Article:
Foreclosure Voids Insurance Policy
In the last 51 years I have asked hundreds of insureds directly and under oath whether they read and understood their insurance policy. Most respond with nervous laughter. Only two, in 51 years, claimed to have read and understood the policy they purchased — both lied.
In Steve Papastefanou And Mary Papastefanou v. Kentucky Growers Insurance Company; PHH Mortgage Corporation; And First Security Mortgage Of Owensboro, Inc., NO. 2016-CA-001923-MR, Commonwealth of Kentucky Court of Appeals (September 7, 2018) failure to read the policy by the insureds and their mortgagee proved fatal to a claim.
After litigation Papastefanou sued the insurer only to find that the trial court concluded that the filing of a foreclosure action by PHH Mortgage Corporation against Appellants voided a homeowner’s insurance policy. Not willing to accept the obvious both the insured and the mortgagee sued.
The Papastefanous purchased a house in 2005. They took out two mortgages, one with PHH and one with First Security Mortgage of Owensboro, Inc. As part of this mortgage transaction, Appellants obtained an insurance policy through Kentucky Growers. In 2011, Appellants became delinquent on their mortgage payments and a foreclosure action was filed against them by PHH. The action was held in abeyance while Appellants and PHH tried to come to terms on a mortgage modification.
On November 12, 2012, Appellants’ home burned, resulting in a total loss. Appellants filed a claim with Kentucky Growers, but Kentucky Growers denied their claim. Kentucky Growers claimed that the insurance policy was void at the time of the fire due to the following language contained in the policy: “The entire policy shall be void . . . if, with the knowledge of the ‘insured’, foreclosure proceedings be commenced or notice given of sale of any property insured hereunder by reason of any mortgage[.]”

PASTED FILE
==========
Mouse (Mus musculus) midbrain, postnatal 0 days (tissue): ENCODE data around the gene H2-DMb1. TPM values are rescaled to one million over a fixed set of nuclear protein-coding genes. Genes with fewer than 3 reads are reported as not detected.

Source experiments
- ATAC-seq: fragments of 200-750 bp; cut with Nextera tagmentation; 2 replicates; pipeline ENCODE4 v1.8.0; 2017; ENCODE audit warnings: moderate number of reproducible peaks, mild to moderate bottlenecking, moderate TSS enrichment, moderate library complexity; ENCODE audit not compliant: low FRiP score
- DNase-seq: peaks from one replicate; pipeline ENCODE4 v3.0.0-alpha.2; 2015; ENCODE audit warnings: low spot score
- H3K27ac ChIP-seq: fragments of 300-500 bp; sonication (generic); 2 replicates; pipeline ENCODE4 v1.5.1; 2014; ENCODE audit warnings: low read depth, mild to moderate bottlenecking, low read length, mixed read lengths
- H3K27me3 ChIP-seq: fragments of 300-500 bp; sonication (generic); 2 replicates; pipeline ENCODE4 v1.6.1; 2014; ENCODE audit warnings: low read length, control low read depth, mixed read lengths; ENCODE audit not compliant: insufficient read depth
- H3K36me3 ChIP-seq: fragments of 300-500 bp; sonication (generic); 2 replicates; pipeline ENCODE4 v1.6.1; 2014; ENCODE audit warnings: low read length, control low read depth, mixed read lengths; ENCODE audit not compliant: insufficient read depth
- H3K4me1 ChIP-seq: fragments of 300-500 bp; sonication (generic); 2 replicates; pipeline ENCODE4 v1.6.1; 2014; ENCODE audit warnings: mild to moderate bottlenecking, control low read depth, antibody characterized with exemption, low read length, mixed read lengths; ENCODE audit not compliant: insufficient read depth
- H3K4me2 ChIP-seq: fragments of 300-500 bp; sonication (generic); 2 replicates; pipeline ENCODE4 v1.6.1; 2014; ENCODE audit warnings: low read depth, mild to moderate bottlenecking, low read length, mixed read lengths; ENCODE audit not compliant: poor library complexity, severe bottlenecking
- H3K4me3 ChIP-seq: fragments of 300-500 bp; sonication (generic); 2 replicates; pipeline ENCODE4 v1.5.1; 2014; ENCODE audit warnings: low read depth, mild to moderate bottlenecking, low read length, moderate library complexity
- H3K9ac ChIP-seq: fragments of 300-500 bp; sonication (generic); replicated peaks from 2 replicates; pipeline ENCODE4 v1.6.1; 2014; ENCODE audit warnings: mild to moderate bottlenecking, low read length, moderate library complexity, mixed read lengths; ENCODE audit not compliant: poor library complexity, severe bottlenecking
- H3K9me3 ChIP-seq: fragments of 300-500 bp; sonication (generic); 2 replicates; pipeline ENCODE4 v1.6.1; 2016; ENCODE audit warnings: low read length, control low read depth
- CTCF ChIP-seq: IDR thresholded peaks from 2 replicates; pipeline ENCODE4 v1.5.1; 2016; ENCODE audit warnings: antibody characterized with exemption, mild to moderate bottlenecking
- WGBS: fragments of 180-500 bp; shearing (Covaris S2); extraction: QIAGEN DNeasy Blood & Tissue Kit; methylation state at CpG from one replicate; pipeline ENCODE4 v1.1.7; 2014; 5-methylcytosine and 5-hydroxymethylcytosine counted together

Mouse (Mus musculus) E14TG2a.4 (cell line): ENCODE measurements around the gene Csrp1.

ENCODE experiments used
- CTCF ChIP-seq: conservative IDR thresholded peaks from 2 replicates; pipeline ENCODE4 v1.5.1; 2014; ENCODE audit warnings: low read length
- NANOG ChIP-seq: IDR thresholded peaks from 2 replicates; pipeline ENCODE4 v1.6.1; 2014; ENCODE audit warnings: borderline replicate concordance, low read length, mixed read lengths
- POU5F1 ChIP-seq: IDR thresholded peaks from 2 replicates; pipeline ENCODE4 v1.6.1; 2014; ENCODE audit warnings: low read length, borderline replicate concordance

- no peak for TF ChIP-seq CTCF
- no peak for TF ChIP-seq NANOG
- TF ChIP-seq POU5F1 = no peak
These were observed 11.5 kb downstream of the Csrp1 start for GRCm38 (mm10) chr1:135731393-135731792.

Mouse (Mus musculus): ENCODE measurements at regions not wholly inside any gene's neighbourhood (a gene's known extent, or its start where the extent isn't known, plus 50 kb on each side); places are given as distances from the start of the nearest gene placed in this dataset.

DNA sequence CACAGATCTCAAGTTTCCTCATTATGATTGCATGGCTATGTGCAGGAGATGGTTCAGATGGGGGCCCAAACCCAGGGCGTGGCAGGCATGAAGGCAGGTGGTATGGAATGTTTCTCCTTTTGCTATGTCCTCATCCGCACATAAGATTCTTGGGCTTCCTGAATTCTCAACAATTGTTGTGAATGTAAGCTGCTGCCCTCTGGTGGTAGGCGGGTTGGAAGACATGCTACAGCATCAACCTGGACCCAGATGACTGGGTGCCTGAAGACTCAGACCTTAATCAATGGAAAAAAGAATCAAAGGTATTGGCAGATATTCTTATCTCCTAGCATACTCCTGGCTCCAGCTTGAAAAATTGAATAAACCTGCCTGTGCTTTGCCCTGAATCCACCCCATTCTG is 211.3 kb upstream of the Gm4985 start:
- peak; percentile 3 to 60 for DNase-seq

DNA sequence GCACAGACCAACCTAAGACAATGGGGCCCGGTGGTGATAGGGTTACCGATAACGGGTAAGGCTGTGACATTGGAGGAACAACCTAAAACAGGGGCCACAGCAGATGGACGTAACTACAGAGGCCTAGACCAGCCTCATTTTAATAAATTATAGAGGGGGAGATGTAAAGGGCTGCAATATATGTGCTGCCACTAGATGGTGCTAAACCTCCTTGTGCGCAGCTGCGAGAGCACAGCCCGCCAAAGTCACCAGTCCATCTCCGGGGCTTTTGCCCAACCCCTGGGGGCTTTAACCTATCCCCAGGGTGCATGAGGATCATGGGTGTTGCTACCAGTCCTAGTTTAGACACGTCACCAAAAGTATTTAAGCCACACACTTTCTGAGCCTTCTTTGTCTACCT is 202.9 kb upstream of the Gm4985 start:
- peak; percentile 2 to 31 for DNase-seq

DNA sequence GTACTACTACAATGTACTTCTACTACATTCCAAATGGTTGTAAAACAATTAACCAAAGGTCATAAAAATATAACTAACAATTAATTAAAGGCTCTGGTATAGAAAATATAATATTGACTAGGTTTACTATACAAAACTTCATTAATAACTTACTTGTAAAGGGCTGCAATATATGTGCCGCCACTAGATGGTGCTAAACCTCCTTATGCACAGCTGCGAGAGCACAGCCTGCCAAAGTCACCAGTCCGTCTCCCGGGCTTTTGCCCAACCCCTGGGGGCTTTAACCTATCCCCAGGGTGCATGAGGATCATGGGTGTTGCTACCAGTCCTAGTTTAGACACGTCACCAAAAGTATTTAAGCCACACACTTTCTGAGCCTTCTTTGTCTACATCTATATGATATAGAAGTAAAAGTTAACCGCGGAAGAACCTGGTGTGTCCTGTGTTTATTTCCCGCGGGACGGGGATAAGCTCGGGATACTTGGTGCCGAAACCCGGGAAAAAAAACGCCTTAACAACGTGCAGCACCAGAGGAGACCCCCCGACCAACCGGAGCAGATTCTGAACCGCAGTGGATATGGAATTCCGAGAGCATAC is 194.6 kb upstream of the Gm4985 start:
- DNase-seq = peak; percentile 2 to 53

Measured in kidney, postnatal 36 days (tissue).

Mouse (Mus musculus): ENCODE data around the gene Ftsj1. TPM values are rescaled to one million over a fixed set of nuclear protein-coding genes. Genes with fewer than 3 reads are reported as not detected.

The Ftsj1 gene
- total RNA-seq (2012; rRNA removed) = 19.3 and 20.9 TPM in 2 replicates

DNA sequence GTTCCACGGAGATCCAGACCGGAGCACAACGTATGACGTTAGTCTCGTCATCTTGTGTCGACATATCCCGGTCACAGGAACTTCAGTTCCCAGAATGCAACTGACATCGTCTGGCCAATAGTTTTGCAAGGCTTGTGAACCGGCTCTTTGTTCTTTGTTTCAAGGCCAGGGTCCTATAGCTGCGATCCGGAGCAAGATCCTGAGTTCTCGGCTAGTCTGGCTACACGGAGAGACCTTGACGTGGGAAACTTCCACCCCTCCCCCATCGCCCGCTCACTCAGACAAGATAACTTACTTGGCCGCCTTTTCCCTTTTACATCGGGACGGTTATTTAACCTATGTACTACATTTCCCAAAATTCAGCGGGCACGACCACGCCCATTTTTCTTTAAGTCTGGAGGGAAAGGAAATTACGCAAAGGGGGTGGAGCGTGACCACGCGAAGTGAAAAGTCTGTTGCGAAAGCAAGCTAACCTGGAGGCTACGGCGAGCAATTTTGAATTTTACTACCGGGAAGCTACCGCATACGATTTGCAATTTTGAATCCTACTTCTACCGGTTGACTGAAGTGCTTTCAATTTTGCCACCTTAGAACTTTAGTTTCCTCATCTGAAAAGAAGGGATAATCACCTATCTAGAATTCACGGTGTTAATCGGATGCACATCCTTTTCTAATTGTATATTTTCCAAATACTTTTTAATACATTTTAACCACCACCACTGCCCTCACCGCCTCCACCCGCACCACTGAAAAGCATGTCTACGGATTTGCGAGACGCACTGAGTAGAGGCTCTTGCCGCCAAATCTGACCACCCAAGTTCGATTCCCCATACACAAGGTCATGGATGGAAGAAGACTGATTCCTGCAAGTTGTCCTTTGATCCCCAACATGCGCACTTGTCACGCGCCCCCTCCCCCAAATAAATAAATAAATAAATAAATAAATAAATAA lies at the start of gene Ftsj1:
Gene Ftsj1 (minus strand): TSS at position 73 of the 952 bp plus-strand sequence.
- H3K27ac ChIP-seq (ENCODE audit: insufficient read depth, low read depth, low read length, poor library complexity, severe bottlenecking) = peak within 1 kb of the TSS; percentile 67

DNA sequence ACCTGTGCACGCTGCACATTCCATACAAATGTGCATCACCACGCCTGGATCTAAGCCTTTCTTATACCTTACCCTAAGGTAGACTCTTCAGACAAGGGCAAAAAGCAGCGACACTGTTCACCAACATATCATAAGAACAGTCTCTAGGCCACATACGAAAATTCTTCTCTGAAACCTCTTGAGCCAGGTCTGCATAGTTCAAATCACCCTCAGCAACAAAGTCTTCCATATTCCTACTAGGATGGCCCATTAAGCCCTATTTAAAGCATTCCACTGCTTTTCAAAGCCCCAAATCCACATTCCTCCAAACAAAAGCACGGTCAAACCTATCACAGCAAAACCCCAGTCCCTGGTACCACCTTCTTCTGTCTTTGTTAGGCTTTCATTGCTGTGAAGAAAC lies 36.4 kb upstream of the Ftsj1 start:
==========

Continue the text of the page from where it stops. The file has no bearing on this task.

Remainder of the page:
Kentucky Growers also denied recovery to the mortgagees as they were also named in the policy. This denial was based on the following policy language: “If a mortgagee is named on the Declarations, a loss payable under Coverage A or B will be paid to the mortgagee and ‘you’, as interests appear. If more than one mortgagee is named, the order of payment will be the same as the order of precedence of the mortgages.”
The Papastefanous and the mortgagees sued Kentucky Growers. The insurer cross-claimed and First Security Mortgage answered the complaint and filed a counterclaim against Appellants and cross-claims against Kentucky Growers and PHH. PHH filed answers to Appellants’ complaint and First Security Mortgage’s cross-claim, but no claim against Kentucky Growers.
Ultimately, the trial court entered two orders granting summary judgment in favor of Kentucky Growers. The first order dismissed the Appellants’ personal claims and the second order dismissed the derivative claims.
It is well established that construction and interpretation of a written instrument are questions of law for the court. Two cardinal principles apply in the interpretation of insurance contracts by Kentucky courts. Those principles are:
- the contract should be liberally construed and all doubts resolved in favor of the insureds; and,
- exceptions and exclusions should be strictly construed to make insurance effective.